University of Minnesota
University of Minnesota

How We Talk about Feeding the World

A Minnesota Futures Symposium

March 3-5, 2011

Organized as part of the University Symposium on Abundance and Scarcity in collaboration with the College of Food, Agricultural and Natural Resources Science and the College of Liberal Arts

The goal of this symposium is to build on frameworks for discussing the complex and often contentious issues that challenge interdisciplinary attempts to talk about food politics.

In five panels and a series of discussions, we will consider the stumbling blocks and dead-ends that hamper rapprochement between different approaches to food and feeding. We are particularly interested in considering the implications of the global-scale imperative often associated with American agriculture: feeding the world.

• Registration

• Schedule

• Participants



Thursday’s lecture and panel discussions on Friday are free and open to the public. Registration is required for lunch on Friday and for attending the Saturday session, which includes brunch. Registration deadline is Thursday, February 24.  You may register via email at or via phone at 612-626-5054.  Please specify which meals you are registering for, and whether you need a vegetarian option.


Thursday, March 3, 125 Nolte Center

Panel discussion as part of IAS Thursdays at Four Series:

A Short History of Feeding the World: American Universities and the Changing Discourses of Food

This roundtable discussion investigates how universities have come to be invested in “feeding the world.” That includes talking about the origins of agricultural schools, the creation of the land grant university, more recent investments in the green revolution, and the institutional flowering of departments and programs associated with feeding and food. How have universities come to be so invested in the notion of feeding the world and what is the legacy of that investment? (Audio download – 58.7 MB)

Question and Answer Session

Moderator: Ann Waltner (Director, IAS, University of Minnesota)

Panelists: Richard Wilk (Anthropology and Gender Studies, Indiana University), Clare Hinrichs (Rural Sociology, Pennsylvania State University), and Maggi Adamek (Terra Soma Consulting Services)

Friday, March 4, 125 Nolte Center

8:30–11:30 am


“Making Food: The Work of Turning Commodities into Meals

This panel looks at issues of production, cuisine, and gendered labor within the household, as well as the industrialization of the food industry. (Audio download – 44.0 MB)

Question and Answer Session

Facilitator: Tracey Deutsch (History, University of Minnesota)

Panelists: Psyche Williams-Forson (University of Maryland), Kim Robien (Epidemiology and Community Health, U of M), Steve Striffler (Latin American Studies, University of New Orleans)

Listener: Elton Mykerezi (Applied Economics, U of M)

11:30 am-12:30 pm – Lunch (Registration is required by Thursday, February 24. Contact or 612-626-5054)

12:45-2:15 pm

Designing Foodsheds: Ways of Thinking and Talking About Producing Food

This panel builds conversations among people who are involved in food improvement movements. (Audio download – 58.5 MB)

Question and Answer Session

Facilitator: Maggi Adamek (Terra Soma Consulting Services)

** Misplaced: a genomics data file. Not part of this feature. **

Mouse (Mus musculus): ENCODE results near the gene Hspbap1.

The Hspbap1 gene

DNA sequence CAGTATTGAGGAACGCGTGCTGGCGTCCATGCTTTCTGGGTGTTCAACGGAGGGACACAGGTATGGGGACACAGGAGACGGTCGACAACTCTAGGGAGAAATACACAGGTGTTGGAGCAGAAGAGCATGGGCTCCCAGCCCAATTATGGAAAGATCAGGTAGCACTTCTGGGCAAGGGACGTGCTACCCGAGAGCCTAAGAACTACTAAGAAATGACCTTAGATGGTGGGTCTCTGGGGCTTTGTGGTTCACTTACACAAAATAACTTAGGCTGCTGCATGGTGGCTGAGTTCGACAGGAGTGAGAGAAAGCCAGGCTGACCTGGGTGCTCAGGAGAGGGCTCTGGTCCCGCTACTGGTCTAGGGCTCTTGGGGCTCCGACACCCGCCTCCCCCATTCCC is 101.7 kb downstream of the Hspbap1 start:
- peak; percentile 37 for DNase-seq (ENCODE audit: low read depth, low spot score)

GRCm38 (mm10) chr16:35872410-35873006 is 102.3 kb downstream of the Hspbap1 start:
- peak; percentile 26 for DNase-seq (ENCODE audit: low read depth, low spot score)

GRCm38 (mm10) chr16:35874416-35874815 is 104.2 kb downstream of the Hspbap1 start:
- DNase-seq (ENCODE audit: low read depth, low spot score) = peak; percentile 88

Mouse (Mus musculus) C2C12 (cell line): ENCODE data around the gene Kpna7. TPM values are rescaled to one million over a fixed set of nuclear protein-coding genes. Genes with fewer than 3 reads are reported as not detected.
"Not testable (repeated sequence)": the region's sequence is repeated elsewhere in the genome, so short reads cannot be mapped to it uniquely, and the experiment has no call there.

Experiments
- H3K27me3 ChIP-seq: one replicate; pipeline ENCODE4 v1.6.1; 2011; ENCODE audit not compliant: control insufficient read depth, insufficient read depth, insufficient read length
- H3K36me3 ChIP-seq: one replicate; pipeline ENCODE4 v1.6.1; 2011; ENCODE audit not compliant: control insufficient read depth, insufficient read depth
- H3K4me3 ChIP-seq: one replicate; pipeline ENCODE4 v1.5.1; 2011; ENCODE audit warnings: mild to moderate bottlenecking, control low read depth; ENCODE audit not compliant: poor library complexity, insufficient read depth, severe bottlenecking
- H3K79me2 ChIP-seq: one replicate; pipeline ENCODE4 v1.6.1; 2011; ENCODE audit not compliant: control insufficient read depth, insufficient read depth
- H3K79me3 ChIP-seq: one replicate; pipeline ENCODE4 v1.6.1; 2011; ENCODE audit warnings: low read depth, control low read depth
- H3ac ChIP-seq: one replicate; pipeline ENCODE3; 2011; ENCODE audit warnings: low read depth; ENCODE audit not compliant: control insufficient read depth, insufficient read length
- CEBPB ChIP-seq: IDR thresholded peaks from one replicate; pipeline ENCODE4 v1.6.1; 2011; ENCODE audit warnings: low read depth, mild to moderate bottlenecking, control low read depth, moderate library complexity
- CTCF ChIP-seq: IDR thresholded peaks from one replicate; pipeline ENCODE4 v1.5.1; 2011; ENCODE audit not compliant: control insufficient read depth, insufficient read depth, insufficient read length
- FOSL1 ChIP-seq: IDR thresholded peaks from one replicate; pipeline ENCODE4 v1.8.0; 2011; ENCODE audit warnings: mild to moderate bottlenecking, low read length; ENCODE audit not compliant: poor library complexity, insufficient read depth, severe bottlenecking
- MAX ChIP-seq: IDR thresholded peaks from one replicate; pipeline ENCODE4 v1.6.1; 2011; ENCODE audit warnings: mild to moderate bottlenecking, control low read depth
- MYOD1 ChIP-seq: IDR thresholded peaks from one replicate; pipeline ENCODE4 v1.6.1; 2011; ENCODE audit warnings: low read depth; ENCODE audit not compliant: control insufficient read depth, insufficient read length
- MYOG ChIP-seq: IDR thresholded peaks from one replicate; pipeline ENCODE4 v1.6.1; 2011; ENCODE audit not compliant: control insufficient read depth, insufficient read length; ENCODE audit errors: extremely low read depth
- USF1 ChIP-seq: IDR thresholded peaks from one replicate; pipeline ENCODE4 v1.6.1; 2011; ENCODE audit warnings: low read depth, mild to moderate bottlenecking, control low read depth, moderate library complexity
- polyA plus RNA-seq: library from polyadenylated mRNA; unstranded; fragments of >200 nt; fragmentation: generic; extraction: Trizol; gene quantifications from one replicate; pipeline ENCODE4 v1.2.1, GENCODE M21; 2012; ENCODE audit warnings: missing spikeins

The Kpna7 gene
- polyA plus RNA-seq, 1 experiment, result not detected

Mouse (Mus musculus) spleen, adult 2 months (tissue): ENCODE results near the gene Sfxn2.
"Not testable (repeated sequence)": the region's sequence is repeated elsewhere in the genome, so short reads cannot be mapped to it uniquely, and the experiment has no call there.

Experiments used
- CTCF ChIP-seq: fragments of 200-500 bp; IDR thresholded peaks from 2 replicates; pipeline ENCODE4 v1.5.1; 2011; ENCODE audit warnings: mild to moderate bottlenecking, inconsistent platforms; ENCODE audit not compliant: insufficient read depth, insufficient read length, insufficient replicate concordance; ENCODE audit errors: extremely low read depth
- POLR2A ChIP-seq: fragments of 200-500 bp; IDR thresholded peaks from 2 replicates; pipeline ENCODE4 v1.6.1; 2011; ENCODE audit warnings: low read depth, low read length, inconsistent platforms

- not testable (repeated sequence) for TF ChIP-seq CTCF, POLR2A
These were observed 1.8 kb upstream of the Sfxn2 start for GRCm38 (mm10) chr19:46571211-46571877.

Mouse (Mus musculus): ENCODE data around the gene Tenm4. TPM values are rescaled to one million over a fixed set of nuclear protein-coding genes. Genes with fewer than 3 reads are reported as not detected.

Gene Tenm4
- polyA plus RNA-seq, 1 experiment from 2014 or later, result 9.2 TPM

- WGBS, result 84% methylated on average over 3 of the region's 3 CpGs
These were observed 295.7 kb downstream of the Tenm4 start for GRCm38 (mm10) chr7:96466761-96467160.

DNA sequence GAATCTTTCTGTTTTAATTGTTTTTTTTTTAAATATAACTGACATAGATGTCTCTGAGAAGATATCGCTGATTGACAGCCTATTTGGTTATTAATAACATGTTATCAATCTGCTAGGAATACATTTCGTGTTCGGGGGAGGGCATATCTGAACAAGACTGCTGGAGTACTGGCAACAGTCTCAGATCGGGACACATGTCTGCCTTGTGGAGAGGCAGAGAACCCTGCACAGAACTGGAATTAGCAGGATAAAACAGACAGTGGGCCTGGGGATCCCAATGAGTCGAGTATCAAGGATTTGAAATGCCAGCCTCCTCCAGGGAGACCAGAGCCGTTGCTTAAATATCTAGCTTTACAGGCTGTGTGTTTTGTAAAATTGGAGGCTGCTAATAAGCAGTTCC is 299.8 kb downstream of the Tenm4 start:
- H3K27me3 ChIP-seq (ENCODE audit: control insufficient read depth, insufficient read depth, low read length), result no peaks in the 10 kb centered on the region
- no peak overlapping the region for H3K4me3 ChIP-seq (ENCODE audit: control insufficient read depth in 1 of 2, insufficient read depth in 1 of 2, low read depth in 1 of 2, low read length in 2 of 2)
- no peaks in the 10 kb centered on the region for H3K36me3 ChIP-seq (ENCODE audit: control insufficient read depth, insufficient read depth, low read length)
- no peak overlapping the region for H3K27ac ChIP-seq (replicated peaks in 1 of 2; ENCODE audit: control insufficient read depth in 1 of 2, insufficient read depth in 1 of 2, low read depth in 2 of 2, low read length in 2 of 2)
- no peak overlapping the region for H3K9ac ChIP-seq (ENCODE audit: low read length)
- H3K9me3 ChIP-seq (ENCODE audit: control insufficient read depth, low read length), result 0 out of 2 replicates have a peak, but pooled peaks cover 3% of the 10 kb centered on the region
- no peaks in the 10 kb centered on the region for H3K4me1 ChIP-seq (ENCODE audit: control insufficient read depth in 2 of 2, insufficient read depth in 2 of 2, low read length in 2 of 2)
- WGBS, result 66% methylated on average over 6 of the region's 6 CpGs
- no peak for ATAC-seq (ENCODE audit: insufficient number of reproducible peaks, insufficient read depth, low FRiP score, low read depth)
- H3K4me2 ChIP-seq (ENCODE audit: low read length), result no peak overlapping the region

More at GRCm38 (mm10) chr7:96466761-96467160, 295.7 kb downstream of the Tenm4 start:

Panelists: Don Wyse (Agronomy and Plant Genetics, U of M), Erin Meier (SE Regional Sustainable Development Partnership, U of M), Clare Hinrichs (Rural Sociology, Pennsylvania State University), Bernhard Freyer (Minnesota Institute of Sustainable Agriculture; University of Natural Resources and Life Sciences (BOKU), Vienna)

Listener: Randel Hanson (Geography, U of M-Duluth)

3:00-4:30 pm

“What Do People in other Disciplines Seem to Know When They Talk about Food (That You Wish You Knew More About)?”

Using food studies, social sciences, applied economics, and policy studies to navigate the conceptual ‘map’ of how food is understood, this panel puts central issues of food availability into context from different disciplinary points of view and develops a shared perspective on the long-term and multi-disciplinary background for current trends of studying food issues. (Audio download – 62.0 MB)

Question and Answer Session

Facilitator: Valentine Cadieux (Geography, U of M)

Panelists: Richard Wilk (Anthropology and Gender Studies, Indiana University), Lisa Heldke (Philosophy, Gustavus Adolphus College), Ben Senauer (Department of Applied Economics, U of M), Jim Harkness (Institute for Agriculture and Trade Policy)

Listener: Rachel Schurman (Sociology, U of M)

Saturday, March 5, Campus Club West Wing, Coffman Memorial Union, Fourth Floor

9:00 am–12:00 pm

(Registration is required. Contact or 612-626-5054)

“How Might We Talk with Each Other about Food Abundance and Scarcity in New and Powerful Ways?”  

What are productive ways to understand disciplinary and political differences in how we talk about, and do research on, food? How can the necessity of disciplinary protocols be balanced with a desire to disrupt those prescriptions by bringing in work from other disciplines? And how might this understanding enable us to better evaluate food provisioning, governance, activism, and the future of food studies across different paradigms? We explore how to create and institutionalize meaningful connections that will continue beyond the symposium and the life of the project. (Audio download – 83.9 MB)

Question and Answer Session

Facilitator: Jay Bell (Associate dean of academic programs and faculty affairs, CFANS, U of M)

Panelists: Jeffrey Pilcher (History, U of M) and Daniel Block (Geography, Chicago State University)